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D.C. Beebe, N.M. Holekamp, Y.–B. Shui, B. Kramer, S. Mangers; Oxygen Consumption by Human Vitreous Humor: Implications for the Formation of Postvitrectomy Nuclear Cataracts . Invest. Ophthalmol. Vis. Sci. 2006;47(13):4739.
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© ARVO (1962-2015); The Authors (2016-present)
Previous studies showed that loss of the gel structure of the vitreous body, either during aging or after vitrectomy, is associated with the formation of nuclear cataracts. Exposure to excess oxygen is also linked to nuclear cataract formation. The present study tested whether the metabolic activity of the vitreous humor contributes to the low oxygen levels found in the eye.
Prospectively, 0.3 ml of undiluted vitreous was removed from consenting patients undergoing vitrectomy surgery. The sample was immediately transferred to a custom–designed respirometer and oxygen consumption was measured at 35°C. using an Oxylab pO2 optical oxygen sensor (optode; Oxford Optronix, Oxford, UK). Optodes were calibrated before use and accuracy was confirmed after each measurement.
Previous results from our laboratory showed that vitreous humor obtained from eye bank eyes rapidly consumes oxygen in an ascorbate–dependent manner (N = 12; Mangers, et al., ARVO abstract submitted). Oxygen consumption did not involve cellular respiration. To test whether oxygen consumption in vitreous humor from eye bank eyes might be a postmortem artifact, a small sample of undiluted vitreous humor was obtained at the time of initial vitrectomy surgery from patients undergoing surgery for macular hole or preretinal membranes. In these samples oxygen was consumed at an initial rate of 0.86 ± 0.03 µl·hr–1·ml–1 (N = 4). We reported that prior vitrectomy was associated with an increase in the levels of oxygen around the lens (Holekamp, et al. Am J Ophthalmol 2005). Therefore, oxygen consumption was measured in the vitreous fluid of patients who had a prior vitrectomy but required a second surgery to repair a macular hole or retinal detachment. In this group, mean oxygen consumption by the fluid in the vitreous chamber was 0.31 ± 0.13 µl·hr–1·ml–1 (N = 3). The difference between the oxygen consumption by gel vitreous and the liquid present after vitreous surgery was statistically significant (p = 0.05; t–test assuming unequal variance). We are testing whether this relationship holds for a larger group of specimens.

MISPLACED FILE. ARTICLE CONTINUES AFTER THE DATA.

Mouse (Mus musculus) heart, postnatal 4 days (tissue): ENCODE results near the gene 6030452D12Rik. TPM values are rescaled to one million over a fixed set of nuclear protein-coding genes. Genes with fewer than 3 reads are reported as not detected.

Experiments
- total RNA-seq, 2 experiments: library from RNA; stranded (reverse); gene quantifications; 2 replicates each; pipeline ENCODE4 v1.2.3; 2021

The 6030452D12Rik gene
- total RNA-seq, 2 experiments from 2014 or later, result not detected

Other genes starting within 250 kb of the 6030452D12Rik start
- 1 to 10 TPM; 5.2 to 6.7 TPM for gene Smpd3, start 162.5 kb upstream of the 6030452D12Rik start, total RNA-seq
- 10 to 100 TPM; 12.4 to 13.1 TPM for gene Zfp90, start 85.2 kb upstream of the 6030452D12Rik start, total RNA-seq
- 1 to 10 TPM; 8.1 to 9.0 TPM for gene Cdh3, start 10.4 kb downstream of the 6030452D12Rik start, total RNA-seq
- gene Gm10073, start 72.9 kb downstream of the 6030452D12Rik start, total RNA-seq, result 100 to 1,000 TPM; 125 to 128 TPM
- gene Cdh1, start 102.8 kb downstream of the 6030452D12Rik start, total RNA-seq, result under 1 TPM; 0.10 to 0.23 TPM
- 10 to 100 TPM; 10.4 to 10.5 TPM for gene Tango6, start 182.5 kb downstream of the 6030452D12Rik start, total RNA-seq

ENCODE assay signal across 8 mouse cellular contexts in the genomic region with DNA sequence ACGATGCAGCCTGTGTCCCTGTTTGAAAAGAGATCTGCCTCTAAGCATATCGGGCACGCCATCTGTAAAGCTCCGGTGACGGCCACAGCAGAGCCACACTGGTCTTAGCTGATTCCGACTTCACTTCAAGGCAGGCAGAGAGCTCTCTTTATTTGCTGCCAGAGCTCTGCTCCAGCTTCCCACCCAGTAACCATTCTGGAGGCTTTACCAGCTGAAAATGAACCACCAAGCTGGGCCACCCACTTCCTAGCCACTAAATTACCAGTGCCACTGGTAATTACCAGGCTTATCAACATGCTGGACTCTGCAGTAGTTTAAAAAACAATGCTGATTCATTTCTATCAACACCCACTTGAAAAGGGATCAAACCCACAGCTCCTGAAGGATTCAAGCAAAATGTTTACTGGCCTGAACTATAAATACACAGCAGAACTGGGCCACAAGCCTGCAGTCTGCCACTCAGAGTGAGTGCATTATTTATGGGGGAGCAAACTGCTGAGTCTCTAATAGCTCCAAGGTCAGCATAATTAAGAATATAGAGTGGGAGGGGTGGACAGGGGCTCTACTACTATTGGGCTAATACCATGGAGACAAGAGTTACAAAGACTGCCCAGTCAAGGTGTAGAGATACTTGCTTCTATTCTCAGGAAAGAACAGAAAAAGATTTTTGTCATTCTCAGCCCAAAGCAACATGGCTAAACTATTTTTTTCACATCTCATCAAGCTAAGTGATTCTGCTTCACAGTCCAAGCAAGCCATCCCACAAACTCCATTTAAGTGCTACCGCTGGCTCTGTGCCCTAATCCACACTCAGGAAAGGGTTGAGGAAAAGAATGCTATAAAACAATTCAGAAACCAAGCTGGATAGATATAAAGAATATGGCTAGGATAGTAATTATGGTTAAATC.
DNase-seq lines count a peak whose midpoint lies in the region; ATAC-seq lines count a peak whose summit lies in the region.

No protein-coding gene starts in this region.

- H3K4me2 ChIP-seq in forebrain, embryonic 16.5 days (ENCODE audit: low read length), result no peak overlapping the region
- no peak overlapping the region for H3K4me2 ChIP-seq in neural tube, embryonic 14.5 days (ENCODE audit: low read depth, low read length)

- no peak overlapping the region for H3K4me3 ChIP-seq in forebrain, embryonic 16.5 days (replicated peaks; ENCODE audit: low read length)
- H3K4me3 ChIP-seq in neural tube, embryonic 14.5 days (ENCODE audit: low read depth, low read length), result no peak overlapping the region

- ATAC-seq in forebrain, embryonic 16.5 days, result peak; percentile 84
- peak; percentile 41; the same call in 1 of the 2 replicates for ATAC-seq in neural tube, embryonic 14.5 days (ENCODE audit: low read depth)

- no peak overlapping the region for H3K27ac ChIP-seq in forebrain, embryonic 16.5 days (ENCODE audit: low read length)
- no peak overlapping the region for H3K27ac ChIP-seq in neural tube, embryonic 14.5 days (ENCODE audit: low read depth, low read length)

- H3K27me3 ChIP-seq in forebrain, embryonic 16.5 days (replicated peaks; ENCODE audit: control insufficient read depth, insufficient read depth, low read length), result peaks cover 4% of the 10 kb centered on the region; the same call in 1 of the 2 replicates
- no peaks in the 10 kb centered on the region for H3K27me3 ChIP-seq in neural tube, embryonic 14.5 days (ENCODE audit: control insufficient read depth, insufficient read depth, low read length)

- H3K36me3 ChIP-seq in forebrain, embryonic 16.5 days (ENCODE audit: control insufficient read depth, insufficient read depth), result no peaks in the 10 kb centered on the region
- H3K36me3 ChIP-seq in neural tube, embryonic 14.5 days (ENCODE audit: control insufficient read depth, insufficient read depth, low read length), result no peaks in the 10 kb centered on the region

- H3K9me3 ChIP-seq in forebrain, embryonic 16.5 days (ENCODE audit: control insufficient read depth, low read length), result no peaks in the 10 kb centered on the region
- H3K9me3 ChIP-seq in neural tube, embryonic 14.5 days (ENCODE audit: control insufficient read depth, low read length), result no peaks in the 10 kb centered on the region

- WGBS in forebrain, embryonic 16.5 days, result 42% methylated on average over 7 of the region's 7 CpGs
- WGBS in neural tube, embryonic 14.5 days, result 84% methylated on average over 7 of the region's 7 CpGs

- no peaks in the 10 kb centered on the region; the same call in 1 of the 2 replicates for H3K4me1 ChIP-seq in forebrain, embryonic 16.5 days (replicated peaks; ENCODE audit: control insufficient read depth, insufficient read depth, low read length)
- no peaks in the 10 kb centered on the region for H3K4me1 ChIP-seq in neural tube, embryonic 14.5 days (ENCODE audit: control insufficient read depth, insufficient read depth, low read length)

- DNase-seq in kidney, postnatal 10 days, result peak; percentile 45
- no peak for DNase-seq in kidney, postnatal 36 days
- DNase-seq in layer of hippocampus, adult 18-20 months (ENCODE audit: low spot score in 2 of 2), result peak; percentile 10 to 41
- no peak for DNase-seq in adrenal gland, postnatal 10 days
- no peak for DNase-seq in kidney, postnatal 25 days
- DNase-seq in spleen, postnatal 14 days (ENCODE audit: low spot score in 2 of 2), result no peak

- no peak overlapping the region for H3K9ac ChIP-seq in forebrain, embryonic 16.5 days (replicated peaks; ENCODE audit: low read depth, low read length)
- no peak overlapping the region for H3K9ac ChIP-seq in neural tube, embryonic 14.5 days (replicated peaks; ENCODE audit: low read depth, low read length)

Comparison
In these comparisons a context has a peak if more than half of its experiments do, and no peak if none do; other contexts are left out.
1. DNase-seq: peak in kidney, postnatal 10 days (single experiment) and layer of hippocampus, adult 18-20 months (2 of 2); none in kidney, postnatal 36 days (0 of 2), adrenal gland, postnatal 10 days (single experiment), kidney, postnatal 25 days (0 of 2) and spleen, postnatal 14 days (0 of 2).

Human vitreous humor obtained at the time of vitrectomy consumes oxygen. Oxygen consumption appears to be lower in patients who have had a prior vitrectomy. Lowered oxygen consumption in the vitreous fluid could explain the increased oxygen levels in eyes with a prior vitrectomy and the high incidence of nuclear cataracts following vitrectomy.
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